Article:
NAIROBI, Kenya, Sep 28 – US President Joe Biden on Tuesday appointed Dr John Nkengasong, a virologist and director of the Africa Centers for Disease Control and Prevention, to lead the President’s Emergency Plan for AIDS Relief (PEPFAR).
Dr Nkengasong, born in Cameroon, is the first person of African origin to head the program, which is housed in the Department of State.
His appointment is expected to boost HIV suppression efforts, especially for people living with HIV that stand a high risk of contracting severe diseases from COVID-19 as well as hospitalizations.
Compared with 2019, people reached with HIV prevention programs and services declined by 11 per cent while young people reached with prevention services declined by 12 per cent.
The 2020 Global Fund Results Report showed mothers receiving medicine to prevent transmitting HIV to their babies dropped by 4.5 per cent.
HIV testing dropped by 22 per cent, holding back HIV treatment initiation in most countries.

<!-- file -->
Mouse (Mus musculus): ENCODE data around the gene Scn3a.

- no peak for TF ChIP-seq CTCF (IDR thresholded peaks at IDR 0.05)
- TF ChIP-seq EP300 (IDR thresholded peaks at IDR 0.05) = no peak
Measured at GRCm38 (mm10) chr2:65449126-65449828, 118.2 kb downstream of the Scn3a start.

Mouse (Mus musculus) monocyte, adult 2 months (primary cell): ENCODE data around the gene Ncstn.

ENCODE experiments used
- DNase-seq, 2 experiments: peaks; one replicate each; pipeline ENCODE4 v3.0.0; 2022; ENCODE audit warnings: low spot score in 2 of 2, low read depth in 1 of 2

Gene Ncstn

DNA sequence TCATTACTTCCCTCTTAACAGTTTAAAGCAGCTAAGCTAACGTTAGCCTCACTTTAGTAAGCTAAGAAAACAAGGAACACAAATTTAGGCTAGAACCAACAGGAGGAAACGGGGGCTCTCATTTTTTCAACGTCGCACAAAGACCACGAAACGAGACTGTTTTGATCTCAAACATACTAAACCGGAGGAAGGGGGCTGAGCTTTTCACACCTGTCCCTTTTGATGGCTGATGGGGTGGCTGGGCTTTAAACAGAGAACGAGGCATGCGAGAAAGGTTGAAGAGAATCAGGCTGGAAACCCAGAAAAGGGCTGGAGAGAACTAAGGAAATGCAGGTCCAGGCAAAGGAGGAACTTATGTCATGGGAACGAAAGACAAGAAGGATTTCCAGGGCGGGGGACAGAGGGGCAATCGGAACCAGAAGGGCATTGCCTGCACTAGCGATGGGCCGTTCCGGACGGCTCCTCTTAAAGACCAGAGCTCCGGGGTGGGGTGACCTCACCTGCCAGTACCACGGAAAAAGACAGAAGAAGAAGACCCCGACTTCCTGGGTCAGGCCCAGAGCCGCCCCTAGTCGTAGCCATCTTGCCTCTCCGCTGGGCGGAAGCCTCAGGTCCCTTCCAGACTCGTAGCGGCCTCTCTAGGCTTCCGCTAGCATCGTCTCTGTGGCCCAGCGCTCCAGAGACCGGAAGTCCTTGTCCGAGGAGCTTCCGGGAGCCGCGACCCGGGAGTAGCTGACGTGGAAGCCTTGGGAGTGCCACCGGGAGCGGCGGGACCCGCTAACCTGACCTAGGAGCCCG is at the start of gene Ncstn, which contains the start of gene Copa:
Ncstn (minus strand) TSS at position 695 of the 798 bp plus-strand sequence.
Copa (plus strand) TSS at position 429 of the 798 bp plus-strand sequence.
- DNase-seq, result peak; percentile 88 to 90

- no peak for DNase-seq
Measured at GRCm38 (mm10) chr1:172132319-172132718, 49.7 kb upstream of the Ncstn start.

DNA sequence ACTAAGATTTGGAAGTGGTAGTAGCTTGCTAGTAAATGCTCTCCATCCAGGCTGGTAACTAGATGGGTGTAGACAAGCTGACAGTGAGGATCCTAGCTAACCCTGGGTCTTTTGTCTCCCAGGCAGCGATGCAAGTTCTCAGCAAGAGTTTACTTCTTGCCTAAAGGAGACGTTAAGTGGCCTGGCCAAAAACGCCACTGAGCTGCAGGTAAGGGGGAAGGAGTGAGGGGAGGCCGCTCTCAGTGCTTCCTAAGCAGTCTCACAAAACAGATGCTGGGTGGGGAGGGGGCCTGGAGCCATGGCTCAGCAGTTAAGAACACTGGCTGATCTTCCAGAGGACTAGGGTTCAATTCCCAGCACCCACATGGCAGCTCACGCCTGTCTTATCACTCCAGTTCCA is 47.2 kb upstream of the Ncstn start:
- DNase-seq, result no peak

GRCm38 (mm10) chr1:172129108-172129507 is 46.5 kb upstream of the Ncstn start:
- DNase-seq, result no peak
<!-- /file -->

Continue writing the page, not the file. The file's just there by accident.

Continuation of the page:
Dr Nkengasong who served as Director of the Africa Centers for Disease Control and Prevention, which is part of the African Union, rose to prominence during the COVID-19 pandemic as the coordinating body of the continental response; working with countries to secure tests, boost laboratory capacity, manage outbreaks, and access vaccines.
PEPFAR is a $7 billion program that is the largest single-nation commitment to fight a single disease in history.
Since its inception in 2003, the U.S. has invested over $85 billion in the global HIV/AIDS response with Kenya being a beneficiary.
According to the WHO, during the COVID pandemic, there has been a reduction and access to prevention services, testing services for HIV.
“These are the kind of services needed to restart and maintain so that all people living with HIV have access to the anti-retroviral they need,and also now start to be prioritized and have access to COVID-19 vaccines.”
Vaccines currently in the market can be used among people living with HIV and provide adequate protection with WHO further stating that they should be prioritized for early Covid vaccines, considering that people living with HIV have a 30 per cent increased risk of death if they are hospitalized.